“We have ruled out several causes of death,” he continued. She wasn’t strangled, stabbed or used narcotics. There were no needle marks, and we were particularly interested in whether she died this way.”
“We also ruled out electrocution.”
Contributing to the woman’s uncertainty was news from Theresa’s sister who claimed to have received a long-distance call over the summer from a woman who said “Hello Aunt Janie. This is Shirley.”
And while the clothing found on the body was a match to what Shirley was reportedly wearing the night she disappeared, nobody in the family had ever seen these articles for themselves and the clothing had subsequently been destroyed, because of their condition.
However, the FBI had confirmed identification through fingerprints. Shirley had held several governmental positions over the years, including the Baltimore Post Office, so her fingerprints were on file.
This meeting was the first time Theresa had heard exactly how that identification was confirmed. As upsetting as it was to learn that Shirley’s hands had been removed and shipped to the FBI’s latent fingerprint department in Washington, D.C., it helped assuage her doubts.
How Shirley Lee Parker ended up in the fountain remains a mystery to this day but fortunately “Lady In The Lake” is a work of fiction, so in Laura’s book there is a resolution.
I don’t believe this is an active investigation. It was ruled a suspicious death but not necessarily a homicide.
Was the disparity in the press coverage attributable to the 25 year age difference between Shirley and Esther or was it a matter of race?
While the Baltimore Sun and most of the other mainstream newspapers largely ignored Shirley’s disappearance, Baltimore’s AFRO Newspaper covered it extensively. This disinterest on the part of the other newspapers is reflected in the novel.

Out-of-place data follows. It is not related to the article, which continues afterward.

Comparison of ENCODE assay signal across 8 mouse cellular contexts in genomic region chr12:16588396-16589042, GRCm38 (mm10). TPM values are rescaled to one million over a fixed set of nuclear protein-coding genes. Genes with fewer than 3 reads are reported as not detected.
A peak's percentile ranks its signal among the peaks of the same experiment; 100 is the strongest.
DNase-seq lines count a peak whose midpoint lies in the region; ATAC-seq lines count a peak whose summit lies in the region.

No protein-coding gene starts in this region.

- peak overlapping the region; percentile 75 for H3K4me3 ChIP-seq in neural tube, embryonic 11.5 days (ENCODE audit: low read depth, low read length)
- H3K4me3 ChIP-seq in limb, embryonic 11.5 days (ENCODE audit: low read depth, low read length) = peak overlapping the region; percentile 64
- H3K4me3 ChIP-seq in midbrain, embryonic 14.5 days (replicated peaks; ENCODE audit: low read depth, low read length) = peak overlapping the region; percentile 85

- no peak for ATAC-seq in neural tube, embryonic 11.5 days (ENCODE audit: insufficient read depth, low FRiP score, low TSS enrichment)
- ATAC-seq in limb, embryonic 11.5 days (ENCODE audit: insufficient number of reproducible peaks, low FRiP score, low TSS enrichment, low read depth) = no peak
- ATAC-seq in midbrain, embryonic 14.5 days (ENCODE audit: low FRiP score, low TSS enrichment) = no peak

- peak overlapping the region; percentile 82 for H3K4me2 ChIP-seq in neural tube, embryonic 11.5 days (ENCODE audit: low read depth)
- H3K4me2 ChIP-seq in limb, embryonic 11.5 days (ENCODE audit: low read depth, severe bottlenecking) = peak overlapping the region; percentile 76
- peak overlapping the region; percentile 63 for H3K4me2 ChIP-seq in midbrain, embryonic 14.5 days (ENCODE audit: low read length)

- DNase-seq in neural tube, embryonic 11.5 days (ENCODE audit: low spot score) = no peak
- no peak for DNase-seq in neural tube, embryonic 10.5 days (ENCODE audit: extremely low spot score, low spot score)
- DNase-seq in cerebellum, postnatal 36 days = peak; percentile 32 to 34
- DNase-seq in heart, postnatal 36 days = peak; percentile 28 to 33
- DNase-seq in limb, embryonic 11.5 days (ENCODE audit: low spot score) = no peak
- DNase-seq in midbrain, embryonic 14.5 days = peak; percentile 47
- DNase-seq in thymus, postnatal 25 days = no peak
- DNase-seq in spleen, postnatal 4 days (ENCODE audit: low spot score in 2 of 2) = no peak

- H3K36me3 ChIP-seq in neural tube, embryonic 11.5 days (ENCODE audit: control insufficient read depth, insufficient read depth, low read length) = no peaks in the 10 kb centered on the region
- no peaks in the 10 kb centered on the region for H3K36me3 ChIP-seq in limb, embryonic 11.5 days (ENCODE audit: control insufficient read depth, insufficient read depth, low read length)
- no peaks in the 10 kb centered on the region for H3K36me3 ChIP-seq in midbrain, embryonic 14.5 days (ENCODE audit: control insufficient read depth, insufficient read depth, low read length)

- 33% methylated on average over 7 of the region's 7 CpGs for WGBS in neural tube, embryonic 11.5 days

Laura Lippman has said “I can’t write about Baltimore and not write about race” and that racial divide is a big part of this novel, which is set in 1966.
A psychic is consulted in the book and here too there is a parallel to real-life events.
Preferring to remain anonymous until she had more details regarding the missing woman, in late May 1969, an East Baltimore medium said she was “beginning to get vibrations.”
Reportedly, “the vibrations come in strong and then for some reason they go weak.”
Unfortunately, it seems as though the vibrations were never stable or strong enough for her to assist the police with their inquiries.
In 1973, self-proclaimed prophet Jerome Q. Mills came forward, hoping to lead police to the truth of Shirley’s death.
|Jerome Q. Mills|
Mills claimed to have conducted a solo seance at the lake on day three of a planned 40 day fast. During that session, Mills had a vision and recounted it to AFRO reporter Charles Ludlow.
“I traveled back in time and actually witnessed the events that led to Shirley’s death. I heard her scream, I heard her being beaten. I was inside a yellow station wagon which carried her to the lake. She died in the vehicle and not the lake and I saw her paralyzed on the right side.
“One person drove her to the lake and I saw this person push her body over the iron fence surrounding the lake and I saw her dragged into the water.
Unfortunately, Mills was unable to identify the individual, saying “a veil prevented me from seeing the person” who drove Shirley to the lake. Neither could he see the license plate of the station wagon because he was traveling inside the vehicle.
Making a cameo appearance in Laura’s novel is the real-life, trailblazing policewoman Violet Hill Whyte aka “Lady Law.”
Mrs. Whyte retired from the police force three years before the deaths of Esther and Shirley so she never worked on either case. Her appearance in the novel is mostly limited to a party thrown in her honor but her inclusion is appreciated.
|Violet Hill Whyte – Baltimore Sun file photo|
Mrs. Whyte became Maryland’s first black law enforcement officer on December 31, 1937.
When she accepted the position, Violet was a 39-year-old teacher, wife and mother of four.
Throughout her career, Violet specialized in cases concerning the protection and well-being of children but she was once called upon to work undercover as a dope addict and helped break up a narcotics ring.
Mrs. Whyte ultimately achieved the rank of Lieutenant and retired after 30 years on the force.
According to the Baltimore Sun, after her retirement, Mrs. Whyte “worked as a field-work supervisor for Planned Parenthood of Maryland and continued visiting prison inmates and nursing homes carrying along her famous “sunshine” bags of gifts and toiletries.” She passed away on July 19, 1980 at the age of 81.
There are two video tributes to Violet Hill White available on YouTube. Here are the links –
From the Baltimore Police Dept – https://youtu.be/2cofBWC9foI
From WBAL- TV, Baltimore – https://youtu.be/tTKUMJIJp90
“The Lady In The Lake” is not the first Laura Lippman novel to draw upon real-life tragedies for inspiration but I’ll save that for a future blog post.